Finally, a discrepancy between the distribution of SARS-CoV-2 across the country and its impact in urological services by region was observed. Most hospitalisations due to SARS-CoV-2 happened in Eastern France (the three most impacted regions being Grand-Est, Haut de France and Ile de France with respectively 89 99 and 126 ICU admissions/100 000 inhabitants). However, we saw a completely different pattern regarding the consequences of the pandemic in the treatment of female urinary incontinence, BPH and even in the performance of oncological surgeries such as nephrectomy and radical cystectomy. A survey from the EAU reported that 80.2% of doctors followed the internal, modified protocols established by their own hospitals or department instead of the guidelines issued by international organisations.4 Hence, we hypothesise that differences in the management of the pandemic among hospitals could explain the disparity between SARS-CoV-2 burden in hospitals and its impact on urologic services by region. Given this observation, we would recommend to better stratify the national guidelines for surgical activity reduction on the true local hospital and ICU loads. Elective surgical activity may be cancelled without any delay. As too much anticipation of pandemic hospital burden may lead to unnecessary delays for other conditions, surgical activity may be adapted on a more rational and daily basis. Multidisciplinary boards have to better take into account the negative impact of delaying surgeries on the prognosis of other diseases even for some benign conditions such as female incontinence or BPH that have very few impact on hospital and ICU loads.

Even if the exhaustivity of our database (including 10 years of surgical activity over the entire country) was a real strength, its main limitation was the descriptive analysis and the absence of any data on stage or prognosis of the diseases at the time of surgery. Hence, consequences of delaying medical care could not be assessed with this dataset. Nonetheless, this comprehensive database allowed us to provide real insights into the disruptions in urological care delivery during the first year after the onset of the SARS-CoV-2 outbreak having a full picture of the situation that may help developing a plan that allows the specialty services to recover from the pandemic in a reasonable time.


This nationwide descriptive analysis of the healthcare system database showed that the volume of surgical procedures in the urology departments has drastically decreased during the SARS-CoV-2 pandemic in France. Even if clinicians prioritised oncological procedures, the impact was not neglectable on some major oncological surgeries that could affect overall survival. The decision to delay treatment of more benign conditions may have a toll in the quality of life of patients.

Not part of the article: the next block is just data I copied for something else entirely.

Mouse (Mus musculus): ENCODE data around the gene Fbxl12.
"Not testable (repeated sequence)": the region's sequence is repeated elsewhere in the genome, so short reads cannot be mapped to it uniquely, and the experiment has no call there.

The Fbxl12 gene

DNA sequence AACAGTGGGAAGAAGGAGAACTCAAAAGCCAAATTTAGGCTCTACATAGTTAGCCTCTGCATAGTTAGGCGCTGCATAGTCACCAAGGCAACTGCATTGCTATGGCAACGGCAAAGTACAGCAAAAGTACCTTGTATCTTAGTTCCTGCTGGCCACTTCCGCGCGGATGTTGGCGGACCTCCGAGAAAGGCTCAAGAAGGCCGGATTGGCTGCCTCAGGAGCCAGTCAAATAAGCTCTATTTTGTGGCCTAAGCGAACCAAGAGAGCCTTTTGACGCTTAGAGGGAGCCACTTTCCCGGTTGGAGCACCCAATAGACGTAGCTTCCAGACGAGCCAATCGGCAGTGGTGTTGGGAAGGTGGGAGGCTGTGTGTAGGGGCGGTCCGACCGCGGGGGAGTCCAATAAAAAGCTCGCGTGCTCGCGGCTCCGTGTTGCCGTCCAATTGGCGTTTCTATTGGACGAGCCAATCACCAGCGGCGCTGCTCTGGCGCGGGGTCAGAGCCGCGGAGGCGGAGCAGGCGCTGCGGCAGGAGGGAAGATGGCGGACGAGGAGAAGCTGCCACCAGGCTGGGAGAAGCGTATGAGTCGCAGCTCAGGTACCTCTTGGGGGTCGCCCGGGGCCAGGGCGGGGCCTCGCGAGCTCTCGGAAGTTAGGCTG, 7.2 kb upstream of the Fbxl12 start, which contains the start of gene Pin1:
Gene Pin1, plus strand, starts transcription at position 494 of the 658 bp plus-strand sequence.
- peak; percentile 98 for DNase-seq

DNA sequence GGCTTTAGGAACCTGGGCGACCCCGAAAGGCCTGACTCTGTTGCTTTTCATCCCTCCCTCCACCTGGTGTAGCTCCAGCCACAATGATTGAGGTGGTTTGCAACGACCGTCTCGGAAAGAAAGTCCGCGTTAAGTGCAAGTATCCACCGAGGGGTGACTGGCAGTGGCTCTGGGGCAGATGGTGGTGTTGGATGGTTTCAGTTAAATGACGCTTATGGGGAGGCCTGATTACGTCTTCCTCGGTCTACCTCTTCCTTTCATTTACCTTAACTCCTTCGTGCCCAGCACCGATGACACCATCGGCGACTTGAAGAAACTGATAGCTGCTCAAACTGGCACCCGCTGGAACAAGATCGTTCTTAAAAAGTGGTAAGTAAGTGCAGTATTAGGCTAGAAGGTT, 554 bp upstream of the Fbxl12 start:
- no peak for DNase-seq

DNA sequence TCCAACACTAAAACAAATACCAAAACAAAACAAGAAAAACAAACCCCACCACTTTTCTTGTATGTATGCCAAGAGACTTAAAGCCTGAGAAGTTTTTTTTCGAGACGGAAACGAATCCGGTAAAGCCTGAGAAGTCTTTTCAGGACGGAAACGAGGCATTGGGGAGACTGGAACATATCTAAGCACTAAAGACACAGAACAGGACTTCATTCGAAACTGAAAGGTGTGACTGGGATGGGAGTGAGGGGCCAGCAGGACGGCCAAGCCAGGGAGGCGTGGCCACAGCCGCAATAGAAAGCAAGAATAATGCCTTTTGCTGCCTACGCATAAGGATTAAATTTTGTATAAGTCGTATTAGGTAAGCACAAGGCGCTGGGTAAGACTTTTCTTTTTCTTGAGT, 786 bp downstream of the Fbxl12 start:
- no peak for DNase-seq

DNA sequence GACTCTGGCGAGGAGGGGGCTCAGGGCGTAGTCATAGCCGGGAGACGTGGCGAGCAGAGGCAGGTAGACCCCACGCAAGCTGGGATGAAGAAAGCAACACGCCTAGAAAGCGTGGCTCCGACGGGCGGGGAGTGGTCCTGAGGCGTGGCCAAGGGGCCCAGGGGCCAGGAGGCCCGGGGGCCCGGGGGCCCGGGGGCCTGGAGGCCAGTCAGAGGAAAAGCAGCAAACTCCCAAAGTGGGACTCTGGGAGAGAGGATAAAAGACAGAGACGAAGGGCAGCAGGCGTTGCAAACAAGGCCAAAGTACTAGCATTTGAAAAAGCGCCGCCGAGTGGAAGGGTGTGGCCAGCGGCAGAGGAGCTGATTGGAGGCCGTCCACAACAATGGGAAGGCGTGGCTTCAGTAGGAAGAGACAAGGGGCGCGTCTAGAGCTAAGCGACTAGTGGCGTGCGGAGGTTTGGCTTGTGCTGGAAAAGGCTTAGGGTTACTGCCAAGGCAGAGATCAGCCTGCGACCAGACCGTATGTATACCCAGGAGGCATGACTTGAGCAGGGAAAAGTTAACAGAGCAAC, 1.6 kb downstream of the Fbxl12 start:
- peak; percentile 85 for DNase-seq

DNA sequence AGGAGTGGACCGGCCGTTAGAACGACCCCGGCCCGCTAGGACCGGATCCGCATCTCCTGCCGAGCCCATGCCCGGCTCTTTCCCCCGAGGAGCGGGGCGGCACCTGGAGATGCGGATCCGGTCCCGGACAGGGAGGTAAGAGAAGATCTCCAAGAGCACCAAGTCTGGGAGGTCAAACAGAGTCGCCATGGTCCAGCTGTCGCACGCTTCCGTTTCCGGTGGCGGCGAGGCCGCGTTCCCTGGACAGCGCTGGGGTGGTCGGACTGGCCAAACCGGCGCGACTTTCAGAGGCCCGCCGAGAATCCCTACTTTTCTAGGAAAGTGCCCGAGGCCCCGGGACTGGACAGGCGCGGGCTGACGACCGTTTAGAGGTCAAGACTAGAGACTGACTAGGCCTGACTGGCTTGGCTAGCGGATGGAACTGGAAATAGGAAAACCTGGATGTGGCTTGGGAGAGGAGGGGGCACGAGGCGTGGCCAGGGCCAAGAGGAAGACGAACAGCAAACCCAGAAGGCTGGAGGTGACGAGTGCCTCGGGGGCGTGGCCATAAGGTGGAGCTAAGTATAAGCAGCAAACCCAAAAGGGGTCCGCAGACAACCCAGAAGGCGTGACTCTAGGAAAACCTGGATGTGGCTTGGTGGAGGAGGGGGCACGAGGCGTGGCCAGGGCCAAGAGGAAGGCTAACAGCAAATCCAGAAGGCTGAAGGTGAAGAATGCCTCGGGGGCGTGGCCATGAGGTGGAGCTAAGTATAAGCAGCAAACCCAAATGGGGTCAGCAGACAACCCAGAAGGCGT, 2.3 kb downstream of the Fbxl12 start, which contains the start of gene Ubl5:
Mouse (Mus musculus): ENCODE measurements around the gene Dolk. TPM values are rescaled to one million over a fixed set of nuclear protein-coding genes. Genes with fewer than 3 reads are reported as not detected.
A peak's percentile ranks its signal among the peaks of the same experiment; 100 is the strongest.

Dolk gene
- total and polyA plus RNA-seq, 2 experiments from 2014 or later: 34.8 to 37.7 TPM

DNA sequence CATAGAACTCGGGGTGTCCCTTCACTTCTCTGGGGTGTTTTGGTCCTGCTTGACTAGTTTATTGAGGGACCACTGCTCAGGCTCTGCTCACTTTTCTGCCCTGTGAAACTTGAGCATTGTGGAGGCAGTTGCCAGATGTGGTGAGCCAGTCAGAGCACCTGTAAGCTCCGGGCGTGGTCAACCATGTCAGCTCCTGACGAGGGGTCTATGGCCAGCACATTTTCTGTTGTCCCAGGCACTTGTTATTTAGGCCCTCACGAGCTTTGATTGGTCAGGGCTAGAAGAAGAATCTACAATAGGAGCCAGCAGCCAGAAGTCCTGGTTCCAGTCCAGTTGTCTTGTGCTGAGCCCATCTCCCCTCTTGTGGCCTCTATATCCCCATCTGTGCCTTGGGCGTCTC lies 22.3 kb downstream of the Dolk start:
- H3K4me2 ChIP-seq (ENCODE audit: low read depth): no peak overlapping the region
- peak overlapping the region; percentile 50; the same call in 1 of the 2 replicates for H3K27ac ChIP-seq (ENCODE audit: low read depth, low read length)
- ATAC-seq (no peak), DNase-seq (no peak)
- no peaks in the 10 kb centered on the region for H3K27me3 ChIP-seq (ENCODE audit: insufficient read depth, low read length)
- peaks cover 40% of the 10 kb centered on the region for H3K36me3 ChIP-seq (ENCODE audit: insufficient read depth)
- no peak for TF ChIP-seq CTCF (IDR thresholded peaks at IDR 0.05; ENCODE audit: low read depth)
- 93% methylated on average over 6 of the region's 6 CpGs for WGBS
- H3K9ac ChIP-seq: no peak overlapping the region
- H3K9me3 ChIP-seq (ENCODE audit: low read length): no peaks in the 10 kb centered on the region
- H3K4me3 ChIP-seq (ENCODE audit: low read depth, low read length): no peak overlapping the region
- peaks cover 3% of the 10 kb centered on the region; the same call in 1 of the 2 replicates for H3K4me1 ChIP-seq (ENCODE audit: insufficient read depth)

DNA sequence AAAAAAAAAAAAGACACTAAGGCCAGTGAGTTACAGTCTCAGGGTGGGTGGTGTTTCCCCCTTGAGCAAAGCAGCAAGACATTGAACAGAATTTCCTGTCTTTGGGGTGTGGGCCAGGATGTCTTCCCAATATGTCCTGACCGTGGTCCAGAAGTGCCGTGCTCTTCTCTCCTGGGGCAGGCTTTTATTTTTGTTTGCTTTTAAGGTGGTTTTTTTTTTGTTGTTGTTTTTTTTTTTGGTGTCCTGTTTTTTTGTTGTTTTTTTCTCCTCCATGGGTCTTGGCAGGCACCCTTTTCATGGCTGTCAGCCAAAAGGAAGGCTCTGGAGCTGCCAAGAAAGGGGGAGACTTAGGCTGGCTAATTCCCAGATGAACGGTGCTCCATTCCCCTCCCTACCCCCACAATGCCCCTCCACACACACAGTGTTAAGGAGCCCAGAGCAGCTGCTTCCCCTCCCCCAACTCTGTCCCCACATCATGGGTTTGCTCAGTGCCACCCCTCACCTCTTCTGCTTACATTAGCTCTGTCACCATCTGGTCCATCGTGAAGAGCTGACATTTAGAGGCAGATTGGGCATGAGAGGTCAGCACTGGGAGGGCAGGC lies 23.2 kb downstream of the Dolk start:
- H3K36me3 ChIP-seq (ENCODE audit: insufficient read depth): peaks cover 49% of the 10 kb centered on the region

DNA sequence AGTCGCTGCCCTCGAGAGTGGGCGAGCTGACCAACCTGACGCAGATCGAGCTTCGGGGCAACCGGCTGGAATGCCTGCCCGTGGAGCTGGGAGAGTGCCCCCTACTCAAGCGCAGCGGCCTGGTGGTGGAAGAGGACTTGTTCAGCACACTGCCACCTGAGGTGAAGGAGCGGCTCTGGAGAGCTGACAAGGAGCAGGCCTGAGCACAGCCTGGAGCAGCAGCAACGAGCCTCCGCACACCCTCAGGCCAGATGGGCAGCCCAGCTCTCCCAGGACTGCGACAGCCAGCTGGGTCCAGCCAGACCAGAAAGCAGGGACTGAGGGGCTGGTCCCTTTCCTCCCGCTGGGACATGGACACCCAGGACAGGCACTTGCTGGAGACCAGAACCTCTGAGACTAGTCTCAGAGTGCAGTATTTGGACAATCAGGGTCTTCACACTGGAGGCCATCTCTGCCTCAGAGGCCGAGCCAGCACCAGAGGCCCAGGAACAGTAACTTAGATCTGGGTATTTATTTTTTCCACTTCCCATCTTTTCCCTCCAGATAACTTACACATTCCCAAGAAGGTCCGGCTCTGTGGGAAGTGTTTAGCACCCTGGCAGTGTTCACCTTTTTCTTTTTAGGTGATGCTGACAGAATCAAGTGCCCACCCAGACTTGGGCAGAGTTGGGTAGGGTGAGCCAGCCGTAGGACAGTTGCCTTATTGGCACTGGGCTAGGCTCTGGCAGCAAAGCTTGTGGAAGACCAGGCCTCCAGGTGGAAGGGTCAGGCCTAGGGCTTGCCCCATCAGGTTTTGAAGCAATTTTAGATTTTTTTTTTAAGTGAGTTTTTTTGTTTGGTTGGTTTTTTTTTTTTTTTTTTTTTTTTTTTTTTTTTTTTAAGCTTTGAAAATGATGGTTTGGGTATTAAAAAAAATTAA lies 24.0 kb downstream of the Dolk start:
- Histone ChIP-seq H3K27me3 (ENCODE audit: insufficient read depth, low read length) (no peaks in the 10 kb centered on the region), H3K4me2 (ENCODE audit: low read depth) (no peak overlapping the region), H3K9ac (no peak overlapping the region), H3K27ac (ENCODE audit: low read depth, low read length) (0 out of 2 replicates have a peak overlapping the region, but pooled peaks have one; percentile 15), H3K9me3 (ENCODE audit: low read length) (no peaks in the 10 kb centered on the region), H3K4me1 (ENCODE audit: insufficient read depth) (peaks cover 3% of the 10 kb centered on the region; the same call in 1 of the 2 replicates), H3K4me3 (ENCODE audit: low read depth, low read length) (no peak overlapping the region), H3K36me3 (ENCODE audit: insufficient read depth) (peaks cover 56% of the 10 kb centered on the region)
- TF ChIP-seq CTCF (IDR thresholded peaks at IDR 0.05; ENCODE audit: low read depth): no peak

We also found that deprogrammed interventions were often not based on real regional needs.

A deep analysis of the long-term consequences of the current approach in a sanitary crisis scenario as well as a critical study to improve reactivity and decision making in a similar situation in the future are crucial.

Data availability statement

All data relevant to the study are included in the article or uploaded as supplementary information.

Ethics statements

Patient consent for publication

Ethics approval

Not applicable.


Dr Nathalie Debbas from MediAxe contributed to the writing of the manuscript.


Supplementary materials

  • Supplementary Data

    This web only file has been produced by the BMJ Publishing Group from an electronic file supplied by the author(s) and has not been edited for content.


  • Twitter @GregoireRob

  • Contributors All authors meet the ICMJE criteria for authorship. GR and HB collaborated on the proposal, methodology and data exraction. GR, FB, J-CB and HB conducted the data analysis and initial interpretation. GR wrote the original draft with the help of Nathalie Debbas. HB, J-CB, FB, PB, VE, EA and GC reviewed and contributed to the revision of the manuscript. GR accept full responsibility for the work and/or the conduct of the study, had access to the data, and controlled the decision to publish. All authors approved the final manuscript for submission.

  • Funding The authors have not declared a specific grant for this research from any funding agency in the public, commercial or not-for-profit sectors.

  • Map disclaimer The inclusion of any map (including the depiction of any boundaries therein), or of any geographic or locational reference, does not imply the expression of any opinion whatsoever on the part of BMJ concerning the legal status of any country, territory, jurisdiction or area or of its authorities. Any such expression remains solely that of the relevant source and is not endorsed by BMJ. Maps are provided without any warranty of any kind, either express or implied.

  • Competing interests None declared.

  • Patient and public involvement Patients and/or the public were not involved in the design, or conduct, or reporting, or dissemination plans of this research.

  • Provenance and peer review Not commissioned; externally peer reviewed.

  • Supplemental material This content has been supplied by the author(s). It has not been vetted by BMJ Publishing Group Limited (BMJ) and may not have been peer-reviewed. Any opinions or recommendations discussed are solely those of the author(s) and are not endorsed by BMJ. BMJ disclaims all liability and responsibility arising from any reliance placed on the content. Where the content includes any translated material, BMJ does not warrant the accuracy and reliability of the translations (including but not limited to local regulations, clinical guidelines, terminology, drug names and drug dosages), and is not responsible for any error and/or omissions arising from translation and adaptation or otherwise.